Abstract:As the co-enzyme of pyruvate formate-lyase under ruminal anaerobic condition, thiamine plays a critical role in carbohydrate metabolism in dairy cows. The objective of this study was to investigate the impacts of thiamine supplementation on ruminal carbohydrate-active enzymes. Twelve Holstein dairy cows were randomly assigned into three dietary treatments: control diet (CON; 20% starch, dry matter (DM) basis), high-concentrate diet (HC; 33.2% starch, DM basis) and a high-concentrate diet supplemented with 180 mg thiamine/kg DM (HCT; 33.2% starch, DM basis). Dry matter intake and milk production were recorded for 21 days. Rumen fluid samples were collected, and ruminal pH and volatile fatty acids (VFAs) were measured. The metagenome sequencing technique was used to detect the genes in ruminal microorganisms and identify putative carbohydrate-active enzymes. The total abundances of carbohydrate-active enzymes and fiber-degrading enzymes were both reduced by HC with no effect on starch-degrading enzymes compared with CON. However, the fiber-degrading enzymes and starch-degrading enzymes were both increased after thiamine supplementation. These results indicated that 180 mg thiamine /kg DM might effectively improve rumen carbohydrate metabolism through increasing the abundance of ruminal carbohydrate-active enzymes and consequently balanced the rumen volatile fatty acids and rumen pH, providing a practical strategy in preventing subacute ruminal acidosis in cows offered HC.
C. Webber, Phyllis Lee
Published: 14 February 2020
by MDPI
Animals, Volume 10; doi:10.3390/ani10020305

Abstract:We explore elephant play behaviour since (a) play has been proposed to represent a potential welfare indicator; and (b) play has been associated with long-term survival in the wild. We categorised play into four types, and investigate both social (gentle, escalated-contact) and non-social (lone-locomotor, exploratory-object) play from observations made on wild (Asian N = 101; African N = 130) and captive (Asian N = 8; African N = 7) elephant calves ranging in age from birth to five years. Social play was the most frequent type of play among immature elephants, accounting for an average of 3%–9% of active time. Non-social play accounted for an additional 1%–11% of time. The most time spent in play was seen in captive Asian calves, particularly at the ages of 1–6 months, while wild African calves spent the least time in play overall, even though they had the greatest number and most diverse range of play partners available. We assessed calf energetics using time spent suckling, resting, moving and independent feeding. Time spent playing was unrelated to time spent suckling but negatively associated with time spent independently feeding. There were no associations with time spent moving or resting. Maternal energy via lactation was unrelated to play early in life, but energy acquired independently may constrain or enable play. Play, while a potential indicator of compromised welfare for many species when absent, can act as a highly stimulating activity for captive elephants in the absence of other forms of arousal.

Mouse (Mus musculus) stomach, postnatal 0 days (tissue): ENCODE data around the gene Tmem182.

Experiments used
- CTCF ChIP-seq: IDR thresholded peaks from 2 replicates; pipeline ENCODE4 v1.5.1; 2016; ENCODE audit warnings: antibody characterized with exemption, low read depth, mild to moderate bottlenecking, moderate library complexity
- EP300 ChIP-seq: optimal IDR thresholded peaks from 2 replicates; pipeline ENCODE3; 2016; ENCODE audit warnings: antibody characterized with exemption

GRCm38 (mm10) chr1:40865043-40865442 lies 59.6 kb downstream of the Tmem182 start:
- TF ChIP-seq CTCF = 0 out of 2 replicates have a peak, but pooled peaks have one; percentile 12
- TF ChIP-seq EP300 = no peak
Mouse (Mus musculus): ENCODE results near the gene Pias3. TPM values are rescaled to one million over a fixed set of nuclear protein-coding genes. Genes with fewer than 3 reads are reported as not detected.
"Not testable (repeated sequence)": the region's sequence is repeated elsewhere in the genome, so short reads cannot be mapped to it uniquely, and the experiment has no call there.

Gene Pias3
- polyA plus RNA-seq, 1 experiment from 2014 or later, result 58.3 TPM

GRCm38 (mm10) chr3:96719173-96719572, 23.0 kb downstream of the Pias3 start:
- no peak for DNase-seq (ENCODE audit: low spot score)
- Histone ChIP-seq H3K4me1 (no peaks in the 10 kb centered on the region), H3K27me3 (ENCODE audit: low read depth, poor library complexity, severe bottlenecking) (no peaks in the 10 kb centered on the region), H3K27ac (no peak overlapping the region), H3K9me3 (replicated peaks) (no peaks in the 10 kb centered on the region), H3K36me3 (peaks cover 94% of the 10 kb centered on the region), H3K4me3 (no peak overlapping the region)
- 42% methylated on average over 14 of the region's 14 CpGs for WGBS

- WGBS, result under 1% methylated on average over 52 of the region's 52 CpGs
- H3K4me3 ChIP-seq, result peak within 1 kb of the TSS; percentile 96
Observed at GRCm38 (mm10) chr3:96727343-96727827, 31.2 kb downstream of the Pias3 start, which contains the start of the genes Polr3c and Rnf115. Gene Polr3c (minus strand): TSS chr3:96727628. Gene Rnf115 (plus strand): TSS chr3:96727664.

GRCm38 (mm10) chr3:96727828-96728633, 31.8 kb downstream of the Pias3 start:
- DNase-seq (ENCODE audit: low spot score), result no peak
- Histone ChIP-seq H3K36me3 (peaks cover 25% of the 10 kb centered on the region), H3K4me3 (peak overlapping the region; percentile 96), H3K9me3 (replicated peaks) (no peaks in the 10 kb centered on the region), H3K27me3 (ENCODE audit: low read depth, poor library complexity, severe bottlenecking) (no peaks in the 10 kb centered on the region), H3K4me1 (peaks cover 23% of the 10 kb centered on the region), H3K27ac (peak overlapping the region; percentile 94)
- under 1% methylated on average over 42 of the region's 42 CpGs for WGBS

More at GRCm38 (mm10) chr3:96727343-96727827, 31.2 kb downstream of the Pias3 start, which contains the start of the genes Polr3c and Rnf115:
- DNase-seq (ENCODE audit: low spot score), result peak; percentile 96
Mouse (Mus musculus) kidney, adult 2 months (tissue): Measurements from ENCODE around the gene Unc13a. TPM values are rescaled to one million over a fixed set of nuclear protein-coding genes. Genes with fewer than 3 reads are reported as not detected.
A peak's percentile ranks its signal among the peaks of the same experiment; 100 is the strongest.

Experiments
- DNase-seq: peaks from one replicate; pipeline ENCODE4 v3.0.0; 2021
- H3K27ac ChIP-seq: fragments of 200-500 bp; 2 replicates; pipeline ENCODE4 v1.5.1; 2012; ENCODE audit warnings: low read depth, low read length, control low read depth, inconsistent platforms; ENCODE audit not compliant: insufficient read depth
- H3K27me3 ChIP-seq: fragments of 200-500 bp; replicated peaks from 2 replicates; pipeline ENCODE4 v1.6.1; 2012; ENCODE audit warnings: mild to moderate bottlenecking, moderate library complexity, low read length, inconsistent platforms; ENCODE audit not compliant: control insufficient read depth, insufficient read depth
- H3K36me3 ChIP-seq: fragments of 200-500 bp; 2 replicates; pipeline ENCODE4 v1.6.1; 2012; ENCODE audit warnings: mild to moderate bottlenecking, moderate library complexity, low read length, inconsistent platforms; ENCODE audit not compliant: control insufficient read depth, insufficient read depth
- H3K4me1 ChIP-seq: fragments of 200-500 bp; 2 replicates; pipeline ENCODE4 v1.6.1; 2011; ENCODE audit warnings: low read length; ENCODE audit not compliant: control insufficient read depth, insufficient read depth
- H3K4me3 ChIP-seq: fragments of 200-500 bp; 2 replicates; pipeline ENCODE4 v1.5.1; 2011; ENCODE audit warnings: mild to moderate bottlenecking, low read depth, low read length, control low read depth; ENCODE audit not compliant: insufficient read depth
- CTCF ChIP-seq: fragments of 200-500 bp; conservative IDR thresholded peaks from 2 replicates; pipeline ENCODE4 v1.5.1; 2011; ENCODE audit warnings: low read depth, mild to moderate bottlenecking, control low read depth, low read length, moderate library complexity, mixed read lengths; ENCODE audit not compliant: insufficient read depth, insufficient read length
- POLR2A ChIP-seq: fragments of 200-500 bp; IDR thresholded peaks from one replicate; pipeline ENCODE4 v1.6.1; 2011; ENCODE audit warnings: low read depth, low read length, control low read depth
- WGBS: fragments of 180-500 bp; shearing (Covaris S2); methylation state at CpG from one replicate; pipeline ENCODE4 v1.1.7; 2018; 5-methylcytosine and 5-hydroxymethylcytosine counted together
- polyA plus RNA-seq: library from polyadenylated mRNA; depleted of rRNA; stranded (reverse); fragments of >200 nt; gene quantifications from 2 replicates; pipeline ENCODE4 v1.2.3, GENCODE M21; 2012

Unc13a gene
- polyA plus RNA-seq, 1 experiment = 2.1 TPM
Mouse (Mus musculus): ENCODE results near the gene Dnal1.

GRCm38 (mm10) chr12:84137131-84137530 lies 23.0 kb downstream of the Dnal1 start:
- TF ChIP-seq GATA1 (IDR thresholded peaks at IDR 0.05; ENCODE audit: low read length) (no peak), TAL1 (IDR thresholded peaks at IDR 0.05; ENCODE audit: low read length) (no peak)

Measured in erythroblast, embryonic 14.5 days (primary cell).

Lima Rodrigues, Rocio Amezcua, Glen Cassar, Terri L O’Sullivan, Robert Friendship
Published: 14 February 2020
by MDPI
Animals, Volume 10; doi:10.3390/ani10020306

Abstract:In order to efficiently have a consistent supply of service-ready gilts available to incorporate into each batch of breeding sows, it is necessary to manipulate the timing of estrus and possibly the timing of ovulation of gilts. Estrus can be synchronized by the withdrawal of altrenogest after at least 14 days of treatment. It is possible that protocols developed to induce ovulation, and therefore allow fixed-time artificial insemination (FTAI), can improve the predictability of gilt breeding. This study investigated the effect of two FTAI protocols in gilts on reproductive performance and timing of farrowing and piglet weaning weight compared to gilts bred based on signs of estrus after cessation of altrenogest. Puberty was induced in gilts, followed by treatment with altrenogest. Following altrenogest withdrawal, 180 gilts were assigned to one of three treatment groups. Group 1 gilts (LUT, n = 62) were treated with 600 IU equine chorionic gonadotropin 24 h after altrenogest withdrawal and 5 mg porcine luteinizing hormone (pLH) 80 h later, followed by a single FTAI 36 h after pLH. Group 2 gilts (TRI, n= 61) received 2 mL of a gonadotropin-releasing hormone agonist, triptorelin acetate, intravaginally 6 d after altrenogest withdrawal and were bred by a single FTAI 24 h later. Group 3 gilts (CON, n = 57) were observed for estrus and bred twice by AI, 24 h apart. LUT and TRI gilts farrowed closer together (2.4 ± 1.6 and 2.9 ± 1.2 d(days), respectively) compared to CON gilts (4.5 ± 3.3 d). Piglets in LUT were 80 g (p < 0.001) heavier and piglets in TRI were 64 g (p < 0.05) heavier at weaning than CON piglets, when controlling for birth weight. Results indicate that FTAI might be useful as a means of minimizing the time from the first to the last gilt farrowing in a breeding batch of gilts. However, modifications of the protocols may be required to ensure optimum farrowing rates and litter size.